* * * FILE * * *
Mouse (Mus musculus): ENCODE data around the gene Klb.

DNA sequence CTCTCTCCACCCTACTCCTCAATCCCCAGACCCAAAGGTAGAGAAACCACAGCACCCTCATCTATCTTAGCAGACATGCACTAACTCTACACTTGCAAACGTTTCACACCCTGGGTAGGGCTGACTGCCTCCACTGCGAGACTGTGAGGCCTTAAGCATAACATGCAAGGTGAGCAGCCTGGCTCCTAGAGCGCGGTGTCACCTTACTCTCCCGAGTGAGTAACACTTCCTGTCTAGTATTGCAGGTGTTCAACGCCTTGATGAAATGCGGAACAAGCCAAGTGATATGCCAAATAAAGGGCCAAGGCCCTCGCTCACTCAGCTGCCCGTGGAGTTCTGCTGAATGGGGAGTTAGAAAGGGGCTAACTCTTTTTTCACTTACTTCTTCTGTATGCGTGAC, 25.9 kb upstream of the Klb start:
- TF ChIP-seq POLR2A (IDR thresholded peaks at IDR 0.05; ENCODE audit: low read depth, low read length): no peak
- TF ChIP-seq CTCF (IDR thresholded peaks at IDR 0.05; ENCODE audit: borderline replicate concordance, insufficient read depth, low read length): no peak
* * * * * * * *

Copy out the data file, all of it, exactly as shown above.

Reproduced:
Mouse (Mus musculus): ENCODE data around the gene Klb.

DNA sequence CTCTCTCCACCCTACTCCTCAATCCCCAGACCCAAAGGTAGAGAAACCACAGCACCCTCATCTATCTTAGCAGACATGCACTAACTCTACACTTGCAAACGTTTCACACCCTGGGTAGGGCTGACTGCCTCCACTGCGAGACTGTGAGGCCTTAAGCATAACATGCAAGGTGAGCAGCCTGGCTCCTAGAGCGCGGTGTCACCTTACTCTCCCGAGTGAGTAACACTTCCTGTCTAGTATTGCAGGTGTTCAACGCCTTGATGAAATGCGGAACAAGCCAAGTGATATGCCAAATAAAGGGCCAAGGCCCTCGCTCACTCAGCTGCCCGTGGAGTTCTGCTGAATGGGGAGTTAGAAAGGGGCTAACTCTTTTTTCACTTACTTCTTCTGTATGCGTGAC, 25.9 kb upstream of the Klb start:
- TF ChIP-seq POLR2A (IDR thresholded peaks at IDR 0.05; ENCODE audit: low read depth, low read length): no peak
- TF ChIP-seq CTCF (IDR thresholded peaks at IDR 0.05; ENCODE audit: borderline replicate concordance, insufficient read depth, low read length): no peak